This case concerned an application by the Public Guardian to revoke a Lasting Power of Attorney for property and affairs (“the LPA”) made by JN, appointing his son, DN, as attorney.
The Public Guardian had concerns that DN had not acted in his father’s best interests by selling his residence for £975,000 and transferring most of the proceeds to himself. He was particularly concerned that this jeopardized JN’s future care costs. He invited the court to suspend DN as attorney and appoint an interim deputy.
DN contested the application, maintaining that JN had capacity at all times, and denied any wrongdoing. At the final hearing, the Public Guardian’s application was dismissed. DN then sought an order that the Public Guardian pay his costs of around £82,000.
His Honour Judge Marin concluded that there was good reason to depart from the normal costs rule in property and affairs cases, and made an order providing that the Public Guardian was not entitled to be paid his own costs from JN’s funds, and that he should pay 50% of DN’s costs. A number of criticisms were raised concerning the Public Guardian’s conduct, including that
- “before commencing proceedings, the Public Guardian should have reviewed the capacity evidence. In my judgment, had he done so with care, he would have concluded that it was weak….this led to proceedings being issued which went beyond what was necessary and reasonable.”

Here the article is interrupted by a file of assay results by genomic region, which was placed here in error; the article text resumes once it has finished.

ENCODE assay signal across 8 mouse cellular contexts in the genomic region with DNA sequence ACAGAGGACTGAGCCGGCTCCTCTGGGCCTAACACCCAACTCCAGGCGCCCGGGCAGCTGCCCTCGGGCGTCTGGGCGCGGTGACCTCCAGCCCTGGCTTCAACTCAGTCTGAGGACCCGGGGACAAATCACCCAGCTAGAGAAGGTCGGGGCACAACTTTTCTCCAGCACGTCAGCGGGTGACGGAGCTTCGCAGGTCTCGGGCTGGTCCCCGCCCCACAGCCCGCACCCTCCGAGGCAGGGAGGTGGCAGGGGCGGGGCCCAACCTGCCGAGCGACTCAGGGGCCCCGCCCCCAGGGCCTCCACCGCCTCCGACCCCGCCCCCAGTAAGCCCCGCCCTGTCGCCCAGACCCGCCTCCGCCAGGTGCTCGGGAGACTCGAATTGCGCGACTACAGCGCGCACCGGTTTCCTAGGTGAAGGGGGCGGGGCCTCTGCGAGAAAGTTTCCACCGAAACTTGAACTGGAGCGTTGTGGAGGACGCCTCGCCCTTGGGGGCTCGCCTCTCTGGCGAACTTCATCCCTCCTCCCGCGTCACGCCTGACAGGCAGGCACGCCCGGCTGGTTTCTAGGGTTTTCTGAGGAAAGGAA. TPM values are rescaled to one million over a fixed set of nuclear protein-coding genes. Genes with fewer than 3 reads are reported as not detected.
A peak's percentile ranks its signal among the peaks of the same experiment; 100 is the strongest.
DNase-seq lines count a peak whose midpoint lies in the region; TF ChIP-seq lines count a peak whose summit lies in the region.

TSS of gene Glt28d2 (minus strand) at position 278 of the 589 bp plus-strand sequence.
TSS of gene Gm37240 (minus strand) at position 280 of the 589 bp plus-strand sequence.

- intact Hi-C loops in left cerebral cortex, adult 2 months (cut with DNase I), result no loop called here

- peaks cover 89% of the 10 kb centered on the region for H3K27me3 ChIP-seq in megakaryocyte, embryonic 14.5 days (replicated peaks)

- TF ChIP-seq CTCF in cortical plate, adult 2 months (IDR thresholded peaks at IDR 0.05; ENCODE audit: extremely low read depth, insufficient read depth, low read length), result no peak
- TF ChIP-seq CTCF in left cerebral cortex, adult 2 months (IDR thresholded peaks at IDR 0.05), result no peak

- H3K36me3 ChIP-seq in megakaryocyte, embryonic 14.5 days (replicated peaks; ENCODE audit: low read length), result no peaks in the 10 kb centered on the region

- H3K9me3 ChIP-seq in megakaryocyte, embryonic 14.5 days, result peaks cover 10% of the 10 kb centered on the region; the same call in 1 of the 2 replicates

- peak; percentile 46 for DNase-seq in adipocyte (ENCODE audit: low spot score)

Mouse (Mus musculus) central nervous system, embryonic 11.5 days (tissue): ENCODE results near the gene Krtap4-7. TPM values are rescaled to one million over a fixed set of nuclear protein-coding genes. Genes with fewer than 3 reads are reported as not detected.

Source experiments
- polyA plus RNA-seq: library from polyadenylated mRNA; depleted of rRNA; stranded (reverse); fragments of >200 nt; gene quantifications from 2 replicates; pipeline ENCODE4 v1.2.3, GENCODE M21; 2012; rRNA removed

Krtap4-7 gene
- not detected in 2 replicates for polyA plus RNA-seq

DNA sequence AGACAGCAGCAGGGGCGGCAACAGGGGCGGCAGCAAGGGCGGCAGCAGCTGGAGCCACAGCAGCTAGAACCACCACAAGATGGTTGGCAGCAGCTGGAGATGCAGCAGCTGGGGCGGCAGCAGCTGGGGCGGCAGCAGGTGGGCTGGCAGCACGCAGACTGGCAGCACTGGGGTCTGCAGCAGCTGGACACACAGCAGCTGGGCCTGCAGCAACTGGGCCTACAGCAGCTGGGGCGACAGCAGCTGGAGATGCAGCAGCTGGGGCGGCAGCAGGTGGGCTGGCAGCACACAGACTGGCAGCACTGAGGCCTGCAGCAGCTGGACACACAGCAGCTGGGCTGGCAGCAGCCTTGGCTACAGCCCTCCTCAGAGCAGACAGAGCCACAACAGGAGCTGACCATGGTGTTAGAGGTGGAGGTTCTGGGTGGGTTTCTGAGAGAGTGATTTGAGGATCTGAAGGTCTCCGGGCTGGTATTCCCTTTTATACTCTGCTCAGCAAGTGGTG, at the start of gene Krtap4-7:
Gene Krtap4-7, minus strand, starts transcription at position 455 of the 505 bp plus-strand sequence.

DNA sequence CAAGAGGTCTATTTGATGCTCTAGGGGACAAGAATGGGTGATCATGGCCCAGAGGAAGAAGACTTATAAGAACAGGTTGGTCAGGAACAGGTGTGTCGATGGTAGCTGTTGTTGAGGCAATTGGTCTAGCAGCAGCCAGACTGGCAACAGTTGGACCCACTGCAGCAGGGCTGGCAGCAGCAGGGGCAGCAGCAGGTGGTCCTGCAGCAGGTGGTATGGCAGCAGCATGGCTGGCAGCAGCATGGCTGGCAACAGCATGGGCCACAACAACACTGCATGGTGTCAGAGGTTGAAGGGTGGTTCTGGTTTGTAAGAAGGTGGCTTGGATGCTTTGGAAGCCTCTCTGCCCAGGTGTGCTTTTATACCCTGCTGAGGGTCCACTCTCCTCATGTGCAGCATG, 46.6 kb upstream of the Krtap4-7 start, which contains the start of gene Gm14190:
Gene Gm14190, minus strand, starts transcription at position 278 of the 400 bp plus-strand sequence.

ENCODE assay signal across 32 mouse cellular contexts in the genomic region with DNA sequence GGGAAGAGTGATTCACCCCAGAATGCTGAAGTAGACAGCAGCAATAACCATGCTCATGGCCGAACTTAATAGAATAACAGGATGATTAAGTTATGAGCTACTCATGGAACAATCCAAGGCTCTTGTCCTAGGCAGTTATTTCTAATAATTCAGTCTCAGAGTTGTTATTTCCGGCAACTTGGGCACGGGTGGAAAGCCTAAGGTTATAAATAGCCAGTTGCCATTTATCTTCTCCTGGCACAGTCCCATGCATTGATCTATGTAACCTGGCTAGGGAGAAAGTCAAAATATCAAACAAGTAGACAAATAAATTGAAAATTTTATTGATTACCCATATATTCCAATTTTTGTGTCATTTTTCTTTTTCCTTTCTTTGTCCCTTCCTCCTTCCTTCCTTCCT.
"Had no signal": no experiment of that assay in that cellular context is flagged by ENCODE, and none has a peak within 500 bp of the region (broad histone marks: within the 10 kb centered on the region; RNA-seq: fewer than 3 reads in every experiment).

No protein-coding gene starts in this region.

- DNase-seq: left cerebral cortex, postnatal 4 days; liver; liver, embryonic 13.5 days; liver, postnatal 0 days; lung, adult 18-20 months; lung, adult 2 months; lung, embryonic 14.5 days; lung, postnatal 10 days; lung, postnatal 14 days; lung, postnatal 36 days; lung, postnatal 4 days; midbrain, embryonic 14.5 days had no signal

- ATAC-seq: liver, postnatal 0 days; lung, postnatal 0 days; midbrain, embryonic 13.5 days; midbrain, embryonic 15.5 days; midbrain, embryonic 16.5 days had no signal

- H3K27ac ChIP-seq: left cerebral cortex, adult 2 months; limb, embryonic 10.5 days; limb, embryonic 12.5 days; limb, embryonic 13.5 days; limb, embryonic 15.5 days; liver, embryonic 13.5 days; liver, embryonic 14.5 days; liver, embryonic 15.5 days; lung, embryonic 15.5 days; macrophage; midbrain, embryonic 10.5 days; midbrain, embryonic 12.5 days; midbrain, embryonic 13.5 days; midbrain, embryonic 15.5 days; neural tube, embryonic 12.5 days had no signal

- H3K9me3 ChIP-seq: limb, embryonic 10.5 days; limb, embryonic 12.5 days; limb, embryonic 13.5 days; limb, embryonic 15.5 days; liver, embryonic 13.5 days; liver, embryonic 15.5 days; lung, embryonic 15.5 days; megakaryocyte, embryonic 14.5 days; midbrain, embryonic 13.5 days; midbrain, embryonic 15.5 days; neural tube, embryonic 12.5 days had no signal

- “It is particularly concerning that the Public Guardian sought without notice orders of a very serious nature, namely the suspension of the LPA and the appointment of an interim deputy. This approach completely ignored the fact that DN was co-operating with the Public Guardian and had offered to place monies in an account to cover all care costs.”
- “The Public Guardian adopted what seemed to be a standard approach to litigation based on his approach to other cases. This was a serious failure especially when rule 1.4 COPR 2017 expects litigants to comply with the overriding objective. This obligation applies equally to the Public Guardian.”
The full judgement can be read here
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